ON THE verge of crying, Camilla turns her head away as husband Prince Charles views harrowing images recording atrocities committed by the Nazis during the Second World War.
The Duchess of Cornwall, whose father, Major Bruce Shand won two Military Crosses for his bravery as an Army officer, joined Charles on an emotional visit to the Orthodox Cathedral of Saints Cyril and Methodius in the Czech Republic yesterday.
In 1942, the church in Prague was the scene of a last stand by seven Czech soldiers, who took refuge in the crypt after assassinating the senior SS officer and police general Reinhard Heydrich, known as the Butcher of Prague and once named as Adolf Hitler’s heir.
The soldiers were betrayed to the Gestapo, who sent 800 officers to surround the cathedral with orders to capture the group alive. The Gestapo were forced to storm the church and spent three hours attempting to smoke and flood the men out.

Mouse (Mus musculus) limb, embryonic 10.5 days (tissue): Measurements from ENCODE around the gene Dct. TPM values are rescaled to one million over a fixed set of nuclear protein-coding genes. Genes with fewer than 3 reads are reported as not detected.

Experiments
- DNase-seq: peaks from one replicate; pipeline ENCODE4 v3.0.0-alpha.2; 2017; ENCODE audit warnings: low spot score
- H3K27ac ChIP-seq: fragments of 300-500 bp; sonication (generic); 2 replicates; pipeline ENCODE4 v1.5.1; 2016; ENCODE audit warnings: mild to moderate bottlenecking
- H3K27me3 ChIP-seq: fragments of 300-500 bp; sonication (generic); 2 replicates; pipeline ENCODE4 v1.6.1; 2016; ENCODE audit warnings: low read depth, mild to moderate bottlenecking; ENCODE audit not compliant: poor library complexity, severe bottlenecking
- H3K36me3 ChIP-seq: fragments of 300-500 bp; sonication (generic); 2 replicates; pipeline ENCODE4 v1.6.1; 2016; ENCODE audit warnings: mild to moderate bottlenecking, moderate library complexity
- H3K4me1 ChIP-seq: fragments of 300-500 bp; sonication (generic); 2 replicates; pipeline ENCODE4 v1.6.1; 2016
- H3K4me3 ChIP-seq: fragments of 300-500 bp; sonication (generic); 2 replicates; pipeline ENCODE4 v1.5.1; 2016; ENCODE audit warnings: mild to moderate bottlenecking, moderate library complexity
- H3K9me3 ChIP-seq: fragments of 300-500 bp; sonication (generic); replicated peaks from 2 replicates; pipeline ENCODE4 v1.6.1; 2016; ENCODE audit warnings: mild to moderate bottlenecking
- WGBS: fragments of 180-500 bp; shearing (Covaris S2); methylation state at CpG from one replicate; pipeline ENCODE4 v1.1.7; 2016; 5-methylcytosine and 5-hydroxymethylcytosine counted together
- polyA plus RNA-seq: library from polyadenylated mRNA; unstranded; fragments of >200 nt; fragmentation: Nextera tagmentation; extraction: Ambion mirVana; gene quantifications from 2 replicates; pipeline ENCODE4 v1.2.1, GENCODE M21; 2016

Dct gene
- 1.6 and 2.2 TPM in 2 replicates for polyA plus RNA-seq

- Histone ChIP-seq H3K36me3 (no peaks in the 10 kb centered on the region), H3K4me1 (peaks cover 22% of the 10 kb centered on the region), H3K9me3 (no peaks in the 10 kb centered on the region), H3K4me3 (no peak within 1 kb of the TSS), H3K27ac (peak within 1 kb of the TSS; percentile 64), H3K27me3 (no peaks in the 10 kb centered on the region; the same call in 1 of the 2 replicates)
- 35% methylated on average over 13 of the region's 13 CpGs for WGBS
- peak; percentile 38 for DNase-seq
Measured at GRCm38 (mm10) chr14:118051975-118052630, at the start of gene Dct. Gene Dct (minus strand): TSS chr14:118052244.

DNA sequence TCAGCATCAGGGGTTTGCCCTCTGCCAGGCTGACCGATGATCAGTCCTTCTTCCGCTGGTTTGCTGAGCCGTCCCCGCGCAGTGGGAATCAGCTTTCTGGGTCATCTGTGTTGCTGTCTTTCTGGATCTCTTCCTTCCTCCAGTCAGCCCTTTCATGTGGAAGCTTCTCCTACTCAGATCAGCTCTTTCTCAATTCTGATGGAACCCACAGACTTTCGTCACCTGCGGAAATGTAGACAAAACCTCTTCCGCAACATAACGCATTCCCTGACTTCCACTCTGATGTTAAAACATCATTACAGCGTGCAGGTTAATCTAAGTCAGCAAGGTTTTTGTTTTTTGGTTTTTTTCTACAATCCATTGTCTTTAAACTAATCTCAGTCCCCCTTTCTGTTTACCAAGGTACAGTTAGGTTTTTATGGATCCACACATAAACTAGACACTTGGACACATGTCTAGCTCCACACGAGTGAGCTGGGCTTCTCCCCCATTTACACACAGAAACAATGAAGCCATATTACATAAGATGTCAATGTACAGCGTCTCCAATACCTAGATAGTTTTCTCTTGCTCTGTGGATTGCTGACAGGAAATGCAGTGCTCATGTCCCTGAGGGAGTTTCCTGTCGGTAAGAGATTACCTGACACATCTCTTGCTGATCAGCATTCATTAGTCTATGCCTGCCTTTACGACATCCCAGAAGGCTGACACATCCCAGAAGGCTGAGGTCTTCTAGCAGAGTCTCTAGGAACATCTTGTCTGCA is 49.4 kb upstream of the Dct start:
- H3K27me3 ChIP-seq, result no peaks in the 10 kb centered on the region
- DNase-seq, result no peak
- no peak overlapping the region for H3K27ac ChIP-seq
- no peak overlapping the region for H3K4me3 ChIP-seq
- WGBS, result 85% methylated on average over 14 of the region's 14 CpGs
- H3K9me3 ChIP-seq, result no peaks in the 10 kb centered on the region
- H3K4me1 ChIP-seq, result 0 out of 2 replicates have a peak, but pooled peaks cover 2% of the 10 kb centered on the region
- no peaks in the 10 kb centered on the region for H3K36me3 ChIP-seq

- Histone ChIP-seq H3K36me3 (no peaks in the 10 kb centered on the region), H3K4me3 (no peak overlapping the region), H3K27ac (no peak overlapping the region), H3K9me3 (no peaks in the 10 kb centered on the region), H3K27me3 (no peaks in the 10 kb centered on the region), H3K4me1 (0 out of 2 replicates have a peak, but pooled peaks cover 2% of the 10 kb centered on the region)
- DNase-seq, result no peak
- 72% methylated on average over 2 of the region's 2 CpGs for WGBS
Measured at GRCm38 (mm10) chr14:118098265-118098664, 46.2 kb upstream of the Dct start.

Three of the Czech patriots died defending the nave while the remaining four fought until down to their last bullets, which they used on themselves.
The killing lead to the so-called Heydrich Terror when, in a bid to quash national resistance, the Nazis razed the village of Lidice, 20 miles from the capital. All the men were shot, the women were sent to concentration camps and the children were all sent for adoption in Germany.
As well as viewing the memorial to the victims, the royal couple laid a wreath for the dead. The cathedral visit came as they neared the end of a nine-day tour of eastern Europe, which has already taken them to Poland and Hungary.
Crowds gathered outside Prague’s castle to greet them before their meeting with President Vaclav Klaus and his wife, Livia Klausova which was followed by an official dinner at Prague’s castle hosted by the president.